Jun 23 2010
It’s Tuesday afternoon and I’m leaving late on a road trip to check on Huck, who’s summering off the farm and hopefully, working on his svelte figure. Distance-wise, it’s not much of a journey but on the highway in rush hour, every trip’s a pilgrimage.
There’s a Diet Coke and a pack of gum sitting shot gun, but I’m not alone. Brynn’s right behind me; still I don’t feel her presence. At less than a month of age, she’s about as lively as a loaf of bread and though I remember snapping her seat in the car, I find myself craning around twice, to check that I didn’t leave her stranded at home, baking in the drive.
A sleeping baby isn’t much company but I feel the steady presence of another soul. And I’m reassured between lulls in the CD when my ears catch the rhythmic panting from the depths of the car.
Factor in Corrie and in my last 20 years of driving, most excursions — from dry cleaner and grocery runs, to summers spent chasing horse shows up and down the coast — have included the companionship of a Border Collie.
Corrie — who strolled into my life after high school, and died in ’06 — was like Maisie in her utter sheep-dog lust for work. But otherwise, their personalities were different. Corrie used to calmly sit or sleep in the passenger’s foot well of my honda civic. Sometimes I’d reach down and give her a pat. Maisie always travels in the SUV standing up, on high-alert.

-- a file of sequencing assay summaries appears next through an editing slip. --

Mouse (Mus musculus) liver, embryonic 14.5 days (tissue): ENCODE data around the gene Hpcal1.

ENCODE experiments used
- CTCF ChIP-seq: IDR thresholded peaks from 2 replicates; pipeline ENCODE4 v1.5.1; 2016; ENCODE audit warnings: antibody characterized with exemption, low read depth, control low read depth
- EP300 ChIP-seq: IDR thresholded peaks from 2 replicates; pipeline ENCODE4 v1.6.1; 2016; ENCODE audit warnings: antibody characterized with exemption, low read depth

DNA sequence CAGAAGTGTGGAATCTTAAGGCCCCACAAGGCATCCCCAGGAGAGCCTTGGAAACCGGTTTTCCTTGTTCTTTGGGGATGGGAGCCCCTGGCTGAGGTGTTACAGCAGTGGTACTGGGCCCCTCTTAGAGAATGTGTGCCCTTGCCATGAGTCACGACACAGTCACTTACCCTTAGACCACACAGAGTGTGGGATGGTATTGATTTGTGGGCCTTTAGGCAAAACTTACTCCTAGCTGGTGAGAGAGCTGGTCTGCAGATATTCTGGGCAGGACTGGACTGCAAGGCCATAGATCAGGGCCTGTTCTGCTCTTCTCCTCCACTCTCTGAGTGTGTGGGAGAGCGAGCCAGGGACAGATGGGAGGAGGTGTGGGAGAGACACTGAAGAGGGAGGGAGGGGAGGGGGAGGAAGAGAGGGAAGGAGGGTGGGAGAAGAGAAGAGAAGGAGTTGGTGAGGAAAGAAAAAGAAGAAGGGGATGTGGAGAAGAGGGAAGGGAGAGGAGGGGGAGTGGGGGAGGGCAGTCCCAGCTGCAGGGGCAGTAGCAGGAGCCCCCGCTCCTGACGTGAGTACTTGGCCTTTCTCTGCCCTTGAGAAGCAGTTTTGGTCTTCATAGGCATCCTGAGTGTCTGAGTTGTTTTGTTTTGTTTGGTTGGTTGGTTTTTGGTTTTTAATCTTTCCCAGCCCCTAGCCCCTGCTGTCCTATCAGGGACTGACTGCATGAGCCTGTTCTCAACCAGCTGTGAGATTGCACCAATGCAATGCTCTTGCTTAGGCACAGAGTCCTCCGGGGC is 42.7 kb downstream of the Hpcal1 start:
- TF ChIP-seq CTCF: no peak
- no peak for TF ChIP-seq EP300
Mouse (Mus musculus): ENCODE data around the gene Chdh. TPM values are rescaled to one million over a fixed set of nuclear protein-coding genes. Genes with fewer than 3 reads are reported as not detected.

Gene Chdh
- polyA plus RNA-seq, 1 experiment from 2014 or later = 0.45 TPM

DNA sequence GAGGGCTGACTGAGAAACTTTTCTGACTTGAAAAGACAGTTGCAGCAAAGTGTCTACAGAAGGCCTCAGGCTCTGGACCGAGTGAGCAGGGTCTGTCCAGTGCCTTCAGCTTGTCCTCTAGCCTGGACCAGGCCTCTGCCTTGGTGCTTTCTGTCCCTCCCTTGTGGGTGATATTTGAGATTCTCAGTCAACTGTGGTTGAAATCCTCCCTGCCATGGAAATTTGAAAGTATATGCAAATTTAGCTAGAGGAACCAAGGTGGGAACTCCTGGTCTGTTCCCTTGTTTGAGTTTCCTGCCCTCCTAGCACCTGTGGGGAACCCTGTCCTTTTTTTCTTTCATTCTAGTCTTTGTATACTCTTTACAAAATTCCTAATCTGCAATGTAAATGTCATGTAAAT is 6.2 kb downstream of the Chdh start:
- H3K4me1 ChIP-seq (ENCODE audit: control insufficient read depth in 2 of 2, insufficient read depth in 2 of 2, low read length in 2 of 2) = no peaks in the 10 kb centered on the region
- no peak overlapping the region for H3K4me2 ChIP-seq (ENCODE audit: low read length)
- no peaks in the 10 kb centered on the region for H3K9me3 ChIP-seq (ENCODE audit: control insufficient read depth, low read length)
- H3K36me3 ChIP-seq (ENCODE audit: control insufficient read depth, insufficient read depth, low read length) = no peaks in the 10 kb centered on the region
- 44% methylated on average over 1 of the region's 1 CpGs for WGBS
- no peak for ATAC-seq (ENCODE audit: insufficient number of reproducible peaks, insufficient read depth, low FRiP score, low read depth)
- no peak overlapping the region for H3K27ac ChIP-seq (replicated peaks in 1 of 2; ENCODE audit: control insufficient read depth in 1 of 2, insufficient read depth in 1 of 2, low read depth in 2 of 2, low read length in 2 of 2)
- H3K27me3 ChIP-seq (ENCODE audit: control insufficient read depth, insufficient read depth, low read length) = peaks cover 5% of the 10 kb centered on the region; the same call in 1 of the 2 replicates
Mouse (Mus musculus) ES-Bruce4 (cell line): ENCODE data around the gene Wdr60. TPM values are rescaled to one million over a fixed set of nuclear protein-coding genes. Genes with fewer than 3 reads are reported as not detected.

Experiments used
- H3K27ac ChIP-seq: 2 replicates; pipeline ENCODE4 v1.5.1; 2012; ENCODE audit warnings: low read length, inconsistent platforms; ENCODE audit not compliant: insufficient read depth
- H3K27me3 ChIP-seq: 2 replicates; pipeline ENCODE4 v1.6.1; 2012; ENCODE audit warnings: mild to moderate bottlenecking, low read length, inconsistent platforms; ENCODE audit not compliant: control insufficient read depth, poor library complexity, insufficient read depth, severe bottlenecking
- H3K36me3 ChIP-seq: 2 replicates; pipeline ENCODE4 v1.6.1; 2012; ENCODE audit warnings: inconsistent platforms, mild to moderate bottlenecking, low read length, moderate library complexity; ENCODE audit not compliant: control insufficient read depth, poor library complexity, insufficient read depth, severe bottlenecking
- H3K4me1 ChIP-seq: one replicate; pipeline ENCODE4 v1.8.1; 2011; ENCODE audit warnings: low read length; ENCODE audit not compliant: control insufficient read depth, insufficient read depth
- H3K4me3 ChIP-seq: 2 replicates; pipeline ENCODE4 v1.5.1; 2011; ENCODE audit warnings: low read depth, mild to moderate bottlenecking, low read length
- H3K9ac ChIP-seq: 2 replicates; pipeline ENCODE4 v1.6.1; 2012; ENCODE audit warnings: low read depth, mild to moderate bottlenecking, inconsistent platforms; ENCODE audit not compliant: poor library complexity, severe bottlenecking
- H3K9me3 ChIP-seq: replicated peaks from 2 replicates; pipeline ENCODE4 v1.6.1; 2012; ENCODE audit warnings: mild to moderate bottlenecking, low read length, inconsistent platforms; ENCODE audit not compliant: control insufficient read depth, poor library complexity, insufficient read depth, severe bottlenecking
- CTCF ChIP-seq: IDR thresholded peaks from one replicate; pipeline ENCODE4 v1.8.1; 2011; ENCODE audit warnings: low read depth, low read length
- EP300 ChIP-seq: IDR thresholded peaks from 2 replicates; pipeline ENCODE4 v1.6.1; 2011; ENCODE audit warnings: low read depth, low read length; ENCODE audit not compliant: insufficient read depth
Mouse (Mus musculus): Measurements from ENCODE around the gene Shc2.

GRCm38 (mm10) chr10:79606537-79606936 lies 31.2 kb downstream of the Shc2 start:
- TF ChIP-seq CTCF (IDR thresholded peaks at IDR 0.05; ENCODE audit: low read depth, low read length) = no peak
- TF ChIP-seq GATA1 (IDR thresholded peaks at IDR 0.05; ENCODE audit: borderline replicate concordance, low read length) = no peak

I imagine them as people — like professional athletes on the way to a game. Corrie would have been the grizzled veteran, lost in thought on the team bus, plugged into an iPod and saving her energy for the field. Whereas Maisie is the anxious, effusive rookie who won’t shut up and bounces a ball against the seat in front of her.
With the arrival of Brynn, Maisie’s been relegated to the way-back, the trunk area — a landfill of discarded socks, happy meal toys, squirt guns, diapers, muddy towels and stuffed animals.
Somehow she finds her footing amid the debris and stares intently out the window — like her life depends on it — and frequently snaps at passing cars, her nose issuing a resounding “thump!” against the glass.
It also leaves an artful streak of nose slime on the window.
She doesn’t snap at every car — I don’t know how she chooses her foe — but she has a system and when the thumping gets too violent, I worry that she’ll bruise her nose. “Easy, Maisie,” I’ll warn, glancing in the rear view mirror.
From my vantage point, all of I can see is her one pricked ear peeking above the headrest.
And for the trip down to Huck’s farm, just like every other drive to get the kids, or buy stamps, or play softball, Maisie’s just a thump and an ear.
Still, she has a strong presence.
And it’s nice to have the company.